Past Imperfect

Thomas Jefferson, The Atlantic, and the mything of the past

By Dan Kennedy

Published October 14, 1996 10:33AM (EDT)

in the cover piece of the current Atlantic Monthly, Conor Cruise
O'Brien puts forth a controversial -- hell, heretical -- argument: that
Thomas Jefferson should be disqualified from civic sainthood because he was
a radical libertarian who cheered the worst excesses of the French
Revolution, and a racist even when compared with his fellow slaveholders.
In "Thomas Jefferson: Radical and Racist," O'Brien writes that the only
Americans who might properly keep alive the cult of Jefferson are
lunatic-fringe militia groups attracted to his nihilistic notions of
liberty and his unwavering belief in the supremacy of whites. And O'Brien's
certainly not afraid to drive the point home: he identifies Timothy McVeigh
as Jefferson's true ideological descendant.

Earlier this month in Faneuil Hall, perhaps about a mile from The
Atlantic's offices, two eminent historians, Arthur Schlesinger Jr. and Alan
Brinkley, and an economist who thinks like a historian, John Kenneth
Galbraith, sat down together to attempt to answer a question: Does history

With a painting of Daniel Webster sternly holding forth for "liberty and
union now and forever" overhead, and with busts of John Adams, John Quincy
Adams, and Frederick Douglass arrayed behind the speakers, the historic
hall was clearly not a setting in which anyone was going to answer that
question in the negative.

O'Brien's article, though, raised the stakes considerably for the panel,
which was co-sponsored by the Ford Hall Forum and Harper's Magazine, and moderated by
Harper's editor Lewis Lapham.

The mood was set by Brinkley, a professor at Columbia University whose
"Voices of Protest: Huey Long, Father Coughlin, and the Great Depression"
won the 1983 National Book Award. "History is, whether we like it or not,
an instrument of power," he said.

And in what O'Brien calls the "American civil religion," few icons have
been invested with as much power as Thomas Jefferson. So when a member of
the audience asked about O'Brien's thesis, the historians were ready.

First came Brinkley, of whom it might be said that the term "mild-mannered"
makes him sound more aggressive than he really is. It wasn't long before he
was contradicting himself: "Much of what he (O'Brien) says about Jefferson
is certainly true," Brinkley conceded, before quickly moving on to
O'Brien's perceived sins. "He compares Jefferson to the standards of our
own time instead of to his," Brinkley charged. He then immediately reversed
course by acknowledging that O'Brien had compared Jefferson with his peers,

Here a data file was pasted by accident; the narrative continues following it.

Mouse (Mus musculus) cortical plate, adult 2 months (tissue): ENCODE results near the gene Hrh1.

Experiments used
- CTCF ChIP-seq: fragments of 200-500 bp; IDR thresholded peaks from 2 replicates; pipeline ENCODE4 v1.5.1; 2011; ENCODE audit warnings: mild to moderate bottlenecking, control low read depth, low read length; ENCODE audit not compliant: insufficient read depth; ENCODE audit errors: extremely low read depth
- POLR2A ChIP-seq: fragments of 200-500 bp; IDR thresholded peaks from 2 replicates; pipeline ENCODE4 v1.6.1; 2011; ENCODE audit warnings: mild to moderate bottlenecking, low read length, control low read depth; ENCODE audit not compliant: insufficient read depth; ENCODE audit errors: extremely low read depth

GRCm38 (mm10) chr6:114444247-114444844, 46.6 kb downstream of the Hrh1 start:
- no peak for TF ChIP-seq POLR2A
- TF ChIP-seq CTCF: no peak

but charging that his range was too narrow.

Brinkley, though, was strictly the warm-up act. Waiting in the wings was
the gnomish yet aggressively engaged Schlesinger, a JFK intimate best known
for his post-assassination biography "A Thousand Days."

There was nothing new in O'Brien's piece, Schlesinger sneered: "What
offended me was the sense that he was the great iconoclast, revealing
long-concealed facts." And though Schlesinger considers himself more a
Hamiltonian than a Jeffersonian, he nevertheless said he was deeply
offended at what he considered to be O'Brien's utter botching of the
historical record. "I thought this was a third-rate piece by a man who
doesn't know much about American history and is well-known for his
egotism," Schlesinger said, drawing a few laughs and a few "ooohs" from the
polite, tweedy crowd.

Galbraith stayed out of it, either not having an opinion of O'Brien or not
willing to share it.

If history is, as Brinkley said, an instrument of power, that power is
mainly symbolic, seen and felt in the myths by which a culture defines and
unites itself. Brinkley and Schlesinger may well have a better handle on
Jefferson than does O'Brien; yet O'Brien offers some pretty compelling
evidence that the symbolism surrounding Jefferson has been tampered with.
In particular, Jefferson's alleged ringing denunciation of slavery, carved
in stone at the Jefferson Memorial, is revealed to have been cobbled
together from two separate sources, taken out of context, and with
explicitly racist content edited out. "The distortion by suppression has to
be deliberate," O'Brien writes.

Or as Schlesinger put it Thursday evening: "The glorification of the past
is something to which all peoples are given."

Schlesinger also spoke of how amused he is when he hears anyone talk of the
"definitive" biography of someone, or the "definitive" history of a
particular time and place. Historical exercises are never definitive, he
said; historians are always revising the works of their predecessors,
applying newly discovered facts and new interpretations.

That's what Conor Cruise O'Brien has done with Jefferson. Next month his
book, "The Long Affair: Thomas Jefferson and the French Revolution,
1785-1800," will be published by the University of Chicago Press. Some
critics, no doubt, will join with Schlesinger and Brinkley in tearing it
apart. Others will praise it. What's certain is that it will force us to
rethink the life of a man whose place in the American mythology until now has
been as secure as Washington's or Lincoln's.

Dan Kennedy

Dan Kennedy is the media reporter for the Boston Phoenix.

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